Ask a Dentist

September 9, 2022

Q: What Is Leukoplakia?

Leukoplakia (cutaneous disease) diagnosis medical concept on tablet screen with stethoscope.

Leukoplakia appears as thick, white patches or lesions within your mouth - typically on gums and inside the cheek. These patches usually develop in the mouth of smokers or tobacco users.

Although leukoplakia isn’t dangerous, it could be an early sign of mouth cancer. Many cancers of the mouth occur next to areas of leukoplakia, so it’s always best to visit your dentist when you have unusual, persistent changes, discolourations or sores in your mouth.

Signs And Symptoms

The sores can vary in appearance. They may appear as:

  • White or greyish patches that can't be wiped or scraped off
  • Irregular or flat-textured areas
  • Thickened or hardened areas
  • Raised, red lesions (erythroplakia), which most likely indicate precancerous changes in the mouth

Oral Hairy Leukoplakia

Another form of leukoplakia, oral hairy leukoplakia, creates fuzzy white patches similar to oral thrush. Oral hairy leukoplakia results from an infection with the Epstein-Barr virus, which remains in the body for your lifetime. Although normally dormant, the virus can be activated (or reactivated) when your immune system is weakened, either from disease or certain medications.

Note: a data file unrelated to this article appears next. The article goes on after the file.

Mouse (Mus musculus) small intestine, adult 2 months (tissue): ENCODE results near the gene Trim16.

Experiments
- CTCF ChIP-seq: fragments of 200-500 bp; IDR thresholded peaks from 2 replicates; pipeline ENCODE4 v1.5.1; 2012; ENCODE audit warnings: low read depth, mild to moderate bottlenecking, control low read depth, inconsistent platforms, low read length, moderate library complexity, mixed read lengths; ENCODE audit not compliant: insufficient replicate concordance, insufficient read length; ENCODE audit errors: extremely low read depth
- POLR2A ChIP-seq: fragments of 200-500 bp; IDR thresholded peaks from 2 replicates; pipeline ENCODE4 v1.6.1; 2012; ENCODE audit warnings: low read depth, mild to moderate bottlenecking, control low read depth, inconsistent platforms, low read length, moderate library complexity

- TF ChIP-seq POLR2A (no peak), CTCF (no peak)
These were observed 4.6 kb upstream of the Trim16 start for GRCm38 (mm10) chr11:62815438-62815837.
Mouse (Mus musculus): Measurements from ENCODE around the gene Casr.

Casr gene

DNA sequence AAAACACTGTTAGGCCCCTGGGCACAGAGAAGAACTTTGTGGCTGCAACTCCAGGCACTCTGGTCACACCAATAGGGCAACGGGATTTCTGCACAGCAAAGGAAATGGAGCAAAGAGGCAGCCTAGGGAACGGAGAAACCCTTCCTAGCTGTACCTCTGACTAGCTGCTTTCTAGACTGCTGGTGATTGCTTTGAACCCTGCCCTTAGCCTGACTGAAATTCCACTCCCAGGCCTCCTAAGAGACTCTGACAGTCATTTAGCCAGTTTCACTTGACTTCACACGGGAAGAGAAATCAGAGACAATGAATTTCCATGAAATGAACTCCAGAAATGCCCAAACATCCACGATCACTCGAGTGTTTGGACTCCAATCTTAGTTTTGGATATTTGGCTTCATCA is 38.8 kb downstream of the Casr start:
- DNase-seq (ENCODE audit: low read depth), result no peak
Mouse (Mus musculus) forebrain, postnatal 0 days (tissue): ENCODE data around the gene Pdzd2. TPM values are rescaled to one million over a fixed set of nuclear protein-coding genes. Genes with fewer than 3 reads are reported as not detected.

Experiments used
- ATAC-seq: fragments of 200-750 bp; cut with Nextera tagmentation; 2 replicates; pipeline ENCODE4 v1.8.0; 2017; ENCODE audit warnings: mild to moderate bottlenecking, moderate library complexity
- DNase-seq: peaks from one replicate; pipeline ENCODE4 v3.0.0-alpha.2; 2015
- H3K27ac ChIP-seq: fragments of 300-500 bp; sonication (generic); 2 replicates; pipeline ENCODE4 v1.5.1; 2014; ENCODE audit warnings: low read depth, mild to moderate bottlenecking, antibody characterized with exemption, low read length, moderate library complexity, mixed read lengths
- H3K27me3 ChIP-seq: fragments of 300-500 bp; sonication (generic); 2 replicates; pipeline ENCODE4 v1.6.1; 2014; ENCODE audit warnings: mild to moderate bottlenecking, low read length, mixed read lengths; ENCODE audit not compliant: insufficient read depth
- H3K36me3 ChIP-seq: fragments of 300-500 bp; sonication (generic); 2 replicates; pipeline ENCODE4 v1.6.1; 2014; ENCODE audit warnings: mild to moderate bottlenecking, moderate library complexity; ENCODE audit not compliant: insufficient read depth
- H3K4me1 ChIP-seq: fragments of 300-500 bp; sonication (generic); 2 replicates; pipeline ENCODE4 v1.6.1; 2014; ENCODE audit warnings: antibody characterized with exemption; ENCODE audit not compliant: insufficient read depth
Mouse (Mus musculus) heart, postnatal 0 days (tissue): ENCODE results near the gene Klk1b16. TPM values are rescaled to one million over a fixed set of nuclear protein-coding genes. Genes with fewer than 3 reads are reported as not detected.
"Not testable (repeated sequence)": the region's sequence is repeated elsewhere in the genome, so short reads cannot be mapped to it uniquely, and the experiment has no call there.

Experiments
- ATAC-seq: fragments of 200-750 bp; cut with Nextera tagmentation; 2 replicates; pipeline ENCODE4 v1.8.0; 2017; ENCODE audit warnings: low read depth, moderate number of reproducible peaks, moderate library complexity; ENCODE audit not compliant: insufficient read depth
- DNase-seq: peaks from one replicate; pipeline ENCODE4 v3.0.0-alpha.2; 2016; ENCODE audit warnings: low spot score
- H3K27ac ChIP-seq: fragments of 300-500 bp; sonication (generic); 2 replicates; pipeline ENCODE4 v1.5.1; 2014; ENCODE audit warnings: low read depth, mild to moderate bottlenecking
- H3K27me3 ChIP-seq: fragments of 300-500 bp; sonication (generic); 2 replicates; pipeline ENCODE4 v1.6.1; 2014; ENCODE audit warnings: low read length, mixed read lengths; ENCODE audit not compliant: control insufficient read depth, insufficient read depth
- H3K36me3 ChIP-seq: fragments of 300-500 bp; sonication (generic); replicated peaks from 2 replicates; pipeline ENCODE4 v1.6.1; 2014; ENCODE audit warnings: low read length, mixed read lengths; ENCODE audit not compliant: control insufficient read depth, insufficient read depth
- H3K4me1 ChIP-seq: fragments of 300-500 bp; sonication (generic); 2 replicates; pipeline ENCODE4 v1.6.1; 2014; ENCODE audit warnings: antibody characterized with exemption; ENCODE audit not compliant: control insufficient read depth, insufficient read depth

People with HIV/AIDS are more likely to develop oral hairy leukoplakia. As many as 25 per cent of HIV-positive people are affected by oral hairy leukoplakia, according to Johns Hopkins. It may even be one of the first signs of HIV infection.

How To Prevent Leukoplakia

Oftentimes, you can prevent this condition by:

  • Avoiding tobacco use. Avoiding smoking or chewing tobacco is one of the best steps you can take for your overall health, as well as one of the main ways to prevent leukoplakia. Your doctor can go through ways to help you quit. If you use tobacco products frequently, get regular dental checkups to prevent any patches from suddenly appearing.
  • Avoiding or limiting alcohol use. Consuming large amounts of alcohol can make it easier for leukoplakia and oral cancers to emerge within the oral tissue found within the mouth.
  • Eating better. Include plenty of fresh fruits and vegetables into your diet. They’re rich in antioxidants such as beta-carotene, which reduce the risk of leukoplakia by deactivating harmful molecules before they can damage tissues. Foods rich in beta-carotene include green fruits and vegetables like cantaloupe, carrots, pumpkin, squash and spinach.

If you recognize any signs or symptoms of leukoplakia in your mouth, book an appointment with one of our dentists at Dental Image Therapy Centres so you can start getting treatment for the condition. We’re conveniently located at St. Vital Centre and Garden City Shopping Centre.

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